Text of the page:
When Syrians compare their lives now to how things were six years ago, they do not only think of the apparent security they used to have, the exchange rate or its effect on markets and prices, the number of people around the dinner table and the numbers of martyrs or detainees on both sides. They also see changes to aspects of their lives they never thought would be affected by war, such as the appearance of the streets and their feel, the tense atmosphere, and the noticeable change to the male to female ratio.
There are many reasons for the migration of young Syrian men but the main cause is the Syrian regime’s emptying of cities from their young male population and forcing the first revolutionaries to leave. Among those who left is Murad, aged 35, from the city of Homs. “Although I participated in the revolution since the first demonstrations in my neighborhood, I was not wanted by the regime because I was very careful about my revolutionary activities, which continue till now. Since I had already completed the mandatory military service before the revolution, I saw no reason to leave Homs despite its hugely deteriorating situation,” Murad said.
Murad continued living with his family in relative security, continuing his work in a mobile phone shop since he was not wanted by the regime and did not risk being drafted for military service, until he received a call that changed all of his calculations. “I received a telephone call from the Conscription Division. They informed me that I was wanted for reserve service and gave me a week to report to the Division. Of course, I did not.”
A Systematic Policy of Emptying Cities
Murad considers the phone call a clear attempt to empty Homs of its young men, after he verified that it was the Conscription Division calling through a number of friends and acquaintances. He said, “Since when does the Conscription Division inform people via telephone and define a deadline for them to report to the Division? It was an indirect message that I should leave the country or they would force me into the military. Of course I chose the former option and headed to the first smuggler who smuggled me into Turkey.”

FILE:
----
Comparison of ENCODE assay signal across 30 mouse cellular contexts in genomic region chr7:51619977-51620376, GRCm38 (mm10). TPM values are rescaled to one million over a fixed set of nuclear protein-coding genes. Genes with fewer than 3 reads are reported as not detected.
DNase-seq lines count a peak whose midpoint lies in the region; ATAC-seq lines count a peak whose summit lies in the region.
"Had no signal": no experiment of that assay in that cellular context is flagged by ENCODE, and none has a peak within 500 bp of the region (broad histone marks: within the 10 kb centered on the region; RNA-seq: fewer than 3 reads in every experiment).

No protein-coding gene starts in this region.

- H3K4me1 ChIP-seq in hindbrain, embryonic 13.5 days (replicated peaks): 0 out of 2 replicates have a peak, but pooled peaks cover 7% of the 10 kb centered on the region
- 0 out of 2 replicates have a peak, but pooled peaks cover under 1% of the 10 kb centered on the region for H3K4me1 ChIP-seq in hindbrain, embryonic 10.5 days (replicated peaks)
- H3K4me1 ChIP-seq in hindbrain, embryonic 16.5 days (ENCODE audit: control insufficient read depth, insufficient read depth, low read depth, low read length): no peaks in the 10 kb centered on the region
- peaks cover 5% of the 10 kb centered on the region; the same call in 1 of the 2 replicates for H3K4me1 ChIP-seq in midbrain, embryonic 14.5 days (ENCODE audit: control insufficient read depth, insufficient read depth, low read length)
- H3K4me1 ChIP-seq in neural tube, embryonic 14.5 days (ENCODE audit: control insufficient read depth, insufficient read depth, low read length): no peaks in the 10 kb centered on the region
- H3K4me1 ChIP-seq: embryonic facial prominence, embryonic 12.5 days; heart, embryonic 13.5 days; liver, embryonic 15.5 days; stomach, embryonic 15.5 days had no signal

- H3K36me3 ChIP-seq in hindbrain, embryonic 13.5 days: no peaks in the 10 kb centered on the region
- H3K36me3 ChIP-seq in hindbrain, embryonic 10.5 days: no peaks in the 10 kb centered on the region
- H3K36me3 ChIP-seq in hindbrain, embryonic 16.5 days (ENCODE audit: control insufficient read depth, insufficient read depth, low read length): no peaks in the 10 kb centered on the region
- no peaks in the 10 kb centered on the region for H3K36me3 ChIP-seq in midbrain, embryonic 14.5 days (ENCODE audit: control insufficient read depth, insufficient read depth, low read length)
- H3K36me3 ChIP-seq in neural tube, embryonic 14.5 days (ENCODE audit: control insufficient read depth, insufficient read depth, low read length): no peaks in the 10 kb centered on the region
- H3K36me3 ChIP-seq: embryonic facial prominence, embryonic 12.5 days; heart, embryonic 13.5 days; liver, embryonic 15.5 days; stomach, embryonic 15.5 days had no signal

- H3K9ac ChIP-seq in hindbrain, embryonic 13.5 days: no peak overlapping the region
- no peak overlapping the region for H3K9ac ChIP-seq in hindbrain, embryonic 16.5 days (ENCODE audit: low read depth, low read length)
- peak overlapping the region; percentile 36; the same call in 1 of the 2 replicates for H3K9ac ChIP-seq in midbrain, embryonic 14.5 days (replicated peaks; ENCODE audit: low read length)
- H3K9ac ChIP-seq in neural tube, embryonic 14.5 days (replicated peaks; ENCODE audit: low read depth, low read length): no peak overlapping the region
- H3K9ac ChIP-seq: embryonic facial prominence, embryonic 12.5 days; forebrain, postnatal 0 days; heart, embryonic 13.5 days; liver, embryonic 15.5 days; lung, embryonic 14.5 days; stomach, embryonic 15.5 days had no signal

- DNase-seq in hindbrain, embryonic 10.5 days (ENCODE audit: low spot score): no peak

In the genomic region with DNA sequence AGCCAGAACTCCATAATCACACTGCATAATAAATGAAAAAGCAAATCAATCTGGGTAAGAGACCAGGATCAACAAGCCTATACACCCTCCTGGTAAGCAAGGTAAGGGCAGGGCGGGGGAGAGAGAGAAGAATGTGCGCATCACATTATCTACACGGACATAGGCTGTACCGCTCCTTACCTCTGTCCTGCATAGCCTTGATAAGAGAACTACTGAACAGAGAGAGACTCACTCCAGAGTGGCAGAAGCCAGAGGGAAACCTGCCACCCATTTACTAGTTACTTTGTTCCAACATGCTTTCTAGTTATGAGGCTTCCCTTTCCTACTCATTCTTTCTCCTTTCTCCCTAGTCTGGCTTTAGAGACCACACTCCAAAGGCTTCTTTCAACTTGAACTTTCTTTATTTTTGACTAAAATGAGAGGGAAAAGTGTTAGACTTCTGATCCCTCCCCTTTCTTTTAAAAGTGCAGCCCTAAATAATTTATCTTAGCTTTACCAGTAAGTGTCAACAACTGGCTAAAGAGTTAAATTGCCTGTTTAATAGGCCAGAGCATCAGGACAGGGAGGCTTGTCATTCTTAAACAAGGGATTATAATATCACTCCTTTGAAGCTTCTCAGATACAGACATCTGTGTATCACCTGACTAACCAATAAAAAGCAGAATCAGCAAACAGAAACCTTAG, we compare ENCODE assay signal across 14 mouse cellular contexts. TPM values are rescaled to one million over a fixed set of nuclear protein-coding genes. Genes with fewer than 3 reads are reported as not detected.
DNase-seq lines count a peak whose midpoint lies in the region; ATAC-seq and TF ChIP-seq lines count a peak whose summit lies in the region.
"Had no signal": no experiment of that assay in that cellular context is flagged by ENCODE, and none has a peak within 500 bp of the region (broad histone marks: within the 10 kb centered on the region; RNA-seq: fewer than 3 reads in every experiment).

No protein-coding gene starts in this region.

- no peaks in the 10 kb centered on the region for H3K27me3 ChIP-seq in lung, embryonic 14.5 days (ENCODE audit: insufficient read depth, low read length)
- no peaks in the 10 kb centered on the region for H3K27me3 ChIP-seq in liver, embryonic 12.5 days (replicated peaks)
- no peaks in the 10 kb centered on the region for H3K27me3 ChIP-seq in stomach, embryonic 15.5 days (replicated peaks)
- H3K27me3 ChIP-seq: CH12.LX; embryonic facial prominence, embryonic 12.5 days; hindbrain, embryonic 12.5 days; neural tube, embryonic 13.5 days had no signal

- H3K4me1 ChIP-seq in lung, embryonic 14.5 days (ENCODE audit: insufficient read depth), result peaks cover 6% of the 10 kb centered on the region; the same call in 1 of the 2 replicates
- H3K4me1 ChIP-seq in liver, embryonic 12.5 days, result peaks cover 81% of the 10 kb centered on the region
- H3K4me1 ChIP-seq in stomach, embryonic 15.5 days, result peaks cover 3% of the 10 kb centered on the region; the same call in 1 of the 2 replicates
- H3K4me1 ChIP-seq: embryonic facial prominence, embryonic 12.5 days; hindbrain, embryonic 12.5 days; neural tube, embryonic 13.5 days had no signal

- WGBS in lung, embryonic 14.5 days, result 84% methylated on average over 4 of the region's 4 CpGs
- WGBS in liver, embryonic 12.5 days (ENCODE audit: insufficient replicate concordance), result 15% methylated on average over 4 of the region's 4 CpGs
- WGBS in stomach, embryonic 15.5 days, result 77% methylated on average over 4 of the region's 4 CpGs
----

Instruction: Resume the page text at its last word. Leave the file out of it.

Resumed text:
Murad explains that young men are not being drafted into the reserve service directly “as the regime does not trust them.” He added, “It is true that the regime desperately needs soldiers today but I believe that it does not trust us as we come from an area that rebelled against the regime from the beginning. It knows that we submit to regime checkpoints and regime rule but not because we support the regime, and so the regime’s solution is to get rid of us entirely to ensure that we will not revolt against it or desert its army.”
One of the Lucky Ones, but…
What was a source of sadness for Oum Amr in her son’s childhood became a source of comfort for her after the revolution. Amr’s status as the only son meant that he could avoid the difficulties of military service, carrying arms and participating in battle. Amr, a computer engineer from Damascus, said, “After I graduated, I did not look for opportunities to enroll in a masters degree as my friends did (in order to continue putting off their military service). I looked for a job and began teaching computer science in a school.”
Amr’s feeling of of being one of the lucky few began to diminish as he compared his salary with the salary of his colleagues outside Syria, “I did not study computer engineering to work as a teacher. My monthly salary does not exceed 50 US dollars while those holding similar degrees earn at least twenty times that amount.”